I had set my brother in law up where he would have a good view of the wheeler trail, because I was sure that bird would follow it down his side of the ravine and right over to us. I was staring at the wheeler trail intently when i catch a flicker of movement off to my right. I slowly turn my head, and there he is, sneaking along the creek bank. He steps behind a huge oak, and I steadily shift my gun over to cover him as he emerges. he's 40-45 yards away at this point, but deliberately making his way towards the wheeler trail. When he emerges from behind the oak, I'm covering him with the bead the rest of the way. He looks like he is going to walk right across the trail, giving my brother in law a great shot at ~25 yards. The bird is taking his time, dropping into strut, taking a few steps, then dropping into strut again. I can hear him spitting and drumming. He covers another 10 yards in the next 15-20 seconds (though it seems like hours). Suddenly he stops, and stands straight up, staring right at us with his beard dangling a mere 30 yards away. The bird does a quick about face and takes one quick step. I don't give him a chance to take the second. Suddenly everything is very quiet, except for the sound of wings thrashing in the fallen leaves.
He's a good bird (aren't they all?) 24 lbs, 10.5" beard, 1.25" right spur and a broken off 1" left spur. Its only 8:30 AM, and we feel like we've been at it all day even though first gobble was only a little before 5:30. Later on we drive over on a road across the ravine to see where he was roosted. It was further than I thought. The bird must have been in some hardwoods in another creek bottom on the far side of the road. To get to us he had to fly down and climb out of his creek bottom, cross a field, the road, another field, a fence row, and finally our ravine. We estimate the straight line distance between his roost and our initial set up at 600-700 yards. Add in the 400 he followed us along our ravine before climbing down, and he just about walked a mile for a camel (or in this case some federal #5's). Quite a bit further than any other bird I've been involved with, including merriams in the hills.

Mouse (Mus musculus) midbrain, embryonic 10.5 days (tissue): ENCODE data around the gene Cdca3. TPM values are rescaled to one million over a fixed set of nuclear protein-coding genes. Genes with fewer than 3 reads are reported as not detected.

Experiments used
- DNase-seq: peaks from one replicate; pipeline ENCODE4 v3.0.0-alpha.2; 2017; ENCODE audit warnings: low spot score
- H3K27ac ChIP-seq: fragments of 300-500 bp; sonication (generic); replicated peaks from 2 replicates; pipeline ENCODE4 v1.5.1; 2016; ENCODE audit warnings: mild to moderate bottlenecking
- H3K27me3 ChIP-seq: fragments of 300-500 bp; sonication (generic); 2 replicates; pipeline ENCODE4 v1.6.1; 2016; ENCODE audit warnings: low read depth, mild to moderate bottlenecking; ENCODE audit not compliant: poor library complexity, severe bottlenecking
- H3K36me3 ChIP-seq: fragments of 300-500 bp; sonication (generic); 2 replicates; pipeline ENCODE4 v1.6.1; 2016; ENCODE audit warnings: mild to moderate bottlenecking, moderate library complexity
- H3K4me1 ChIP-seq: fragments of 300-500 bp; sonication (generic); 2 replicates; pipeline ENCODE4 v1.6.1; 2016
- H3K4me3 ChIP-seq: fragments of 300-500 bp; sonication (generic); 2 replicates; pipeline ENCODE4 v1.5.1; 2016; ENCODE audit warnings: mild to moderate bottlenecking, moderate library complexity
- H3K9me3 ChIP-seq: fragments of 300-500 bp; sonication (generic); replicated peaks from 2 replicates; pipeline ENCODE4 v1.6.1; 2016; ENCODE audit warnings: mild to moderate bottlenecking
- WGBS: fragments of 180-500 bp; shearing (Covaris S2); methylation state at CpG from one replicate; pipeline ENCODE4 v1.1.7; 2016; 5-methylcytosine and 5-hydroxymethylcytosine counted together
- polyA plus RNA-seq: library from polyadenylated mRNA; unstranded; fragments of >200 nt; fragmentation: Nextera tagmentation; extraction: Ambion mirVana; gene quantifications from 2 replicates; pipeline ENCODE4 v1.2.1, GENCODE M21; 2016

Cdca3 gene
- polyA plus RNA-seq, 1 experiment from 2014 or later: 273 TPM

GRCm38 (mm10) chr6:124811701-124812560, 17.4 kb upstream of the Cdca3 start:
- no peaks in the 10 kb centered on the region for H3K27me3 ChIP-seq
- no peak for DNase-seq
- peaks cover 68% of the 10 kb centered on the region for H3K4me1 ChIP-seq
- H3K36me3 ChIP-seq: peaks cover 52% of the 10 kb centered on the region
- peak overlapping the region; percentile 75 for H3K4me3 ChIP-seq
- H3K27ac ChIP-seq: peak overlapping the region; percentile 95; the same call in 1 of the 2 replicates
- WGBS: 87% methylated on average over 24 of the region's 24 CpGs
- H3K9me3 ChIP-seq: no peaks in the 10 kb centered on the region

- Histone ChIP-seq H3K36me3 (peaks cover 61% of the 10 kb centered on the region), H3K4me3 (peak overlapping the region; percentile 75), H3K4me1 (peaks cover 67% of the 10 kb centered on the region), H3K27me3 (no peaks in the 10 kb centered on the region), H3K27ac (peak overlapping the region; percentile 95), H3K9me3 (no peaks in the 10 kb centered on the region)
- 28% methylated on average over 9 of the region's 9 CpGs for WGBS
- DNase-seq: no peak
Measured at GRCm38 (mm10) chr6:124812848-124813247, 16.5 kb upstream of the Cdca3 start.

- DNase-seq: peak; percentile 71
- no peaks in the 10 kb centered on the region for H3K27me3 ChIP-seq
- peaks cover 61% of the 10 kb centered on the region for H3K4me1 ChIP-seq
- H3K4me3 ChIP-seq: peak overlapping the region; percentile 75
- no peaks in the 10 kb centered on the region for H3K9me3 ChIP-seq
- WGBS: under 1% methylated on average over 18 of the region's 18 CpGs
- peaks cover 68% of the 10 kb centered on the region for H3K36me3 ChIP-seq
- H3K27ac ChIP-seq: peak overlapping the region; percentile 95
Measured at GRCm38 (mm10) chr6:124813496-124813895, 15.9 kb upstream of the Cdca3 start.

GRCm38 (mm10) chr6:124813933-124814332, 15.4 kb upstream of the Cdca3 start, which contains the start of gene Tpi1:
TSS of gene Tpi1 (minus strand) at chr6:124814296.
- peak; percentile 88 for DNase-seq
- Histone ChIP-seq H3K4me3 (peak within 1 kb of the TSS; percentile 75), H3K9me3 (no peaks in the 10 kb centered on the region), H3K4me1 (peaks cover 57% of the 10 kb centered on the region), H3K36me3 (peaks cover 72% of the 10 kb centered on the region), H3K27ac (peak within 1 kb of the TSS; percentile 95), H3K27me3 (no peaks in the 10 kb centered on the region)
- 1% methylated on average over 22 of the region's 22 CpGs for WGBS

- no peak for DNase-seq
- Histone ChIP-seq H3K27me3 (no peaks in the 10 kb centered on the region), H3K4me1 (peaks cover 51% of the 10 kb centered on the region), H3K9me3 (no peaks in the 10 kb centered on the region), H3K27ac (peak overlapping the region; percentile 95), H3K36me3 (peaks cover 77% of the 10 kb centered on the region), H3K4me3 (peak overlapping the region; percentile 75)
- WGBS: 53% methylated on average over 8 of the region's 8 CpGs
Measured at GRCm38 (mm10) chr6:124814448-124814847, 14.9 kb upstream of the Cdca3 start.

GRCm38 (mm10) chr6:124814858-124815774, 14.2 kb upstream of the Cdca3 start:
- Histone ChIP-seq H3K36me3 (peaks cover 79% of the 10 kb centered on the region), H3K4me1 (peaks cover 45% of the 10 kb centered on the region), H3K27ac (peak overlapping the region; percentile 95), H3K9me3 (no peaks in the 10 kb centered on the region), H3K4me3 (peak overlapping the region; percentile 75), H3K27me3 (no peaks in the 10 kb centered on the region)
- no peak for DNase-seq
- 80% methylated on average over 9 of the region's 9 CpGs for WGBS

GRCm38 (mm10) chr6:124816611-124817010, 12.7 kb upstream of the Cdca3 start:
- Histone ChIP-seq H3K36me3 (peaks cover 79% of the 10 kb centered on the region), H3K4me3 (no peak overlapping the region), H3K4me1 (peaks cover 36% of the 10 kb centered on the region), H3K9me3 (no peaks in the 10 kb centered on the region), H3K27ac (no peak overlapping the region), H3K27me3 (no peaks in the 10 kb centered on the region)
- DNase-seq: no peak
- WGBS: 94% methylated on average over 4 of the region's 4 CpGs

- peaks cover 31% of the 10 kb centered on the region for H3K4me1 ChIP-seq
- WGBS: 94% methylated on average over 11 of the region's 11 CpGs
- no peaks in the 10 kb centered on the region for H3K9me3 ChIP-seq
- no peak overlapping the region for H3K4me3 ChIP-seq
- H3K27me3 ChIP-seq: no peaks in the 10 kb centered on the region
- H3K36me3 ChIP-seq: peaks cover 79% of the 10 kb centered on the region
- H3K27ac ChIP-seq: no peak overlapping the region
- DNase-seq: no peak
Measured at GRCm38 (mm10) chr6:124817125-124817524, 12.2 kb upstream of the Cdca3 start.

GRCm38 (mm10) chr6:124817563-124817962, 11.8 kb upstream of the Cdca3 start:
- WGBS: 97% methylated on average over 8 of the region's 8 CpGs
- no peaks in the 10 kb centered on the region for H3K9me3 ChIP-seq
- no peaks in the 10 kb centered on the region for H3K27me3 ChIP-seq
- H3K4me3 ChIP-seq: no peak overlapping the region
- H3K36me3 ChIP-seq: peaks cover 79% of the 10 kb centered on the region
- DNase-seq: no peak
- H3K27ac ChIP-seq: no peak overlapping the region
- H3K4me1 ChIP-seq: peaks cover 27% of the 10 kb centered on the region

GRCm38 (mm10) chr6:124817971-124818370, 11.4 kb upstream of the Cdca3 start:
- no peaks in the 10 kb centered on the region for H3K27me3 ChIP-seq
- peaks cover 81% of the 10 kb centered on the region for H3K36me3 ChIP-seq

And that wraps up another (apparent) spring tradition; gopherlongbeards writing a novel about the first bird of the year while loopy from lack of sleep. If you've made it this far, I hope I didn't bore you